Apple serves notice: Don't rip off the iPhone

Apple COO Tim Cook promised Wednesday to "use every weapon at our disposal" in protecting the intellectual property it patented on the iPhone.

Does Apple think the Palm Pre, shown here, rips off the iPhone? We might find out later this year. Corrine Schulze/CNET

Like most people who paid attention to Consumer Electronics Show earlier this month, Apple noticed the Palm Pre.

In response to a question from a financial analyst about Palm's new smartphone and its multitouch interface, Apple COO Tim Cook, without addressing the Pre directly, made sure that everyone on Apple's quarterly earnings call Wednesday knew how Apple feels about intellectual property.

"We will not stand for having our IP ripped off," Cook declared, perhaps firing a shot across the bow of Palm and executive chairman Jon Rubinstein, a former Apple employee. To be clear, Cook did not accuse Palm of such an act, explicitly saying "I don't want to talk about any specific company."

But the context--in which Cook was being questioned about the rising threat to the iPhone from competitors like Research In Motion, Google, and Palm--was clear. Palm showed off some some remarkably iPhone-like traits on the Pre earlier this month, such as swiping the screen to move between windows and using multitouch gestures to zoom in and out of Web pages.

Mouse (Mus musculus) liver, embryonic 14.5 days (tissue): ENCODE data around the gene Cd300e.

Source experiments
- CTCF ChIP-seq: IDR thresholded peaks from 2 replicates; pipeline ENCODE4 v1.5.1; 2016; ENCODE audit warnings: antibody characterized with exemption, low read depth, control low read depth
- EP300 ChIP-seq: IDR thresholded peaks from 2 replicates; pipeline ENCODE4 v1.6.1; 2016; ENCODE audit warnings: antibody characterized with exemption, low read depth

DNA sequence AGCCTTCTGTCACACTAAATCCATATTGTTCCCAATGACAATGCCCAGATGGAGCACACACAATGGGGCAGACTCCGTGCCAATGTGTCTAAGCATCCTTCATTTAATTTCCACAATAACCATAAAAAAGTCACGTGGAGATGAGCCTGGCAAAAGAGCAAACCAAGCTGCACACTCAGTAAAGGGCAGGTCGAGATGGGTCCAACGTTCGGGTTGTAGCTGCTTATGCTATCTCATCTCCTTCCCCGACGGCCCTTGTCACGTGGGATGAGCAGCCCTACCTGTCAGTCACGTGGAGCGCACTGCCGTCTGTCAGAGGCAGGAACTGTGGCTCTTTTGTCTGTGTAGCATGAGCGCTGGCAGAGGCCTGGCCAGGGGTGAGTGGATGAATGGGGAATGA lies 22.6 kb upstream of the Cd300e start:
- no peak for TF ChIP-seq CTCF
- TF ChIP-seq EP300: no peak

Palm--full of ex-Apple engineers brought over by Rubinstein--has not announced a launch date for the Pre yet, but Apple is clearly watching developments closely. Cook promised to use "every weapon at our disposal" if the company felt the iPhone's intellectual property was at risk, and I'd bet a house in Puerto Vallarta that he's talking about Apple chief legal officer Daniel Cooperman.

About the author

    Tom Krazit writes about the ever-expanding world of Google, as the most prominent company on the Internet defends its search juggernaut while expanding into nearly anything it thinks possible. He has previously written about Apple, the traditional PC industry, and chip companies. E-mail Tom.

     

    Join the discussion

    Conversation powered by Livefyre

    Don't Miss
    Hot Products
    Trending on CNET

    HOT ON CNET

    Delete your photos by mistake?

    Whether you've deleted everything on your memory card or there's been a data corruption, here's a way to recover those photos.